The concept and definition for the First, Second and Third Line of Defense roles have been established for many years. However, the neat categorization of the lines of defense rarely cover the intermediate “First and a half” Line of Defense that operates between the First and Second Line. As a risk management service provider and a broad GRC transformation and advisory firm, CastleHill actively performs in that intermediary role for our clients. Recently, we have both been witnessing and driving an evolution of the First and a half Line of Defense responsibilities across our clients that is raising the risk identification bar and helping to reduce the noise. Though we partner with many different GRC technology providers we must drive consistency across those tools, implementations, and frameworks to achieve our required level of efficiency. To reduce the reliance on our First and a half Line of Defense and increase the effectiveness of our client’s risk frameworks, we needed to institute a change of approach to achieve the desired value and insights from the risk management processes and investments.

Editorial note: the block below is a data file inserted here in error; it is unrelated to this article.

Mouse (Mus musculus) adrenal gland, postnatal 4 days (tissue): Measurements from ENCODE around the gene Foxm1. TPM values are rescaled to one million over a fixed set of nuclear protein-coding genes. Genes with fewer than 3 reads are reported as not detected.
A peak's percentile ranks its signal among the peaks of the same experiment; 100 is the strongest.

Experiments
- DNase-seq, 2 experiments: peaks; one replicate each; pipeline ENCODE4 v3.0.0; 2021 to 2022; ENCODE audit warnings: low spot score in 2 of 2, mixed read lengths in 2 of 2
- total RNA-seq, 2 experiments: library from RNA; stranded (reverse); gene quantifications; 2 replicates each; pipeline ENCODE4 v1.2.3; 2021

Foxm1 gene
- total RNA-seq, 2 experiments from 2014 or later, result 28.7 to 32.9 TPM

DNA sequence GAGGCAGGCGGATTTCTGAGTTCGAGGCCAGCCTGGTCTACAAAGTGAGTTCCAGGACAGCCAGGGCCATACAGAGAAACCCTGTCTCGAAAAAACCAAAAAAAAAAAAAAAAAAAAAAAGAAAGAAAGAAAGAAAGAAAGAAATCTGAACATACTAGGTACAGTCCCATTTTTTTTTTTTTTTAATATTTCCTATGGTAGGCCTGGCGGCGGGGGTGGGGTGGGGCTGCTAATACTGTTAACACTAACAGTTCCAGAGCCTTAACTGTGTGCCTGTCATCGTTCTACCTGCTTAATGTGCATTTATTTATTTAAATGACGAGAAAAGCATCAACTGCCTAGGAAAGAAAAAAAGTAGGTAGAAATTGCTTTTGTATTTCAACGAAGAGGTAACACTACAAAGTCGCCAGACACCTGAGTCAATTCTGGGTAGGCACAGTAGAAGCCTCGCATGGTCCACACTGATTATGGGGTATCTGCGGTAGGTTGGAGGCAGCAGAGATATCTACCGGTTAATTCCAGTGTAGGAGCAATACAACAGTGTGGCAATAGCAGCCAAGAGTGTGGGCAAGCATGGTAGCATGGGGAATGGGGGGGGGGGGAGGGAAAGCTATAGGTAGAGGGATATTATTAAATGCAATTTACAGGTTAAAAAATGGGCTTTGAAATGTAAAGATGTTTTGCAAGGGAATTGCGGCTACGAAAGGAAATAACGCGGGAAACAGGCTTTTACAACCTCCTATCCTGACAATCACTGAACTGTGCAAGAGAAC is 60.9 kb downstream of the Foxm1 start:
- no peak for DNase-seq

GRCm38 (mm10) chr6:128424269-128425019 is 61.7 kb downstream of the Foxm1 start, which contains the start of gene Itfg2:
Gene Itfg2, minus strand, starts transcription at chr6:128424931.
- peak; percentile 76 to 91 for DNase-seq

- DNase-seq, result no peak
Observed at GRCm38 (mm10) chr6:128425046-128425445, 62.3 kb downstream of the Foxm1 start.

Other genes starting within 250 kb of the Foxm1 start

What you don’t know can hurt you. With the constant pressure of streamlining and creating cost-effective operations, outsourcing of core processing and data management to domestic third-parties by the banking and insurance industries has been common practice for many years. Although this practice is common and in most cases quite necessary, it is still important for an organization to ask the question of where their customer’s data will be stored when leveraging a third party.
In Risk Management, sometimes you need to step back and evaluate the organizational landscape. You do this to understand what changes have taken place that either improved capability and capacity or diminished overall effectiveness. Engaging in this exercise will provide fresh perspective and the opportunity to understand where gaps exist, allowing you to prioritize activities going forward that remediate some of the observed shortfalls. So, why don’t more risk professionals do this? Well, we could make a long list of reasons, all of which are legitimate, but probably really cynical and unhelpful.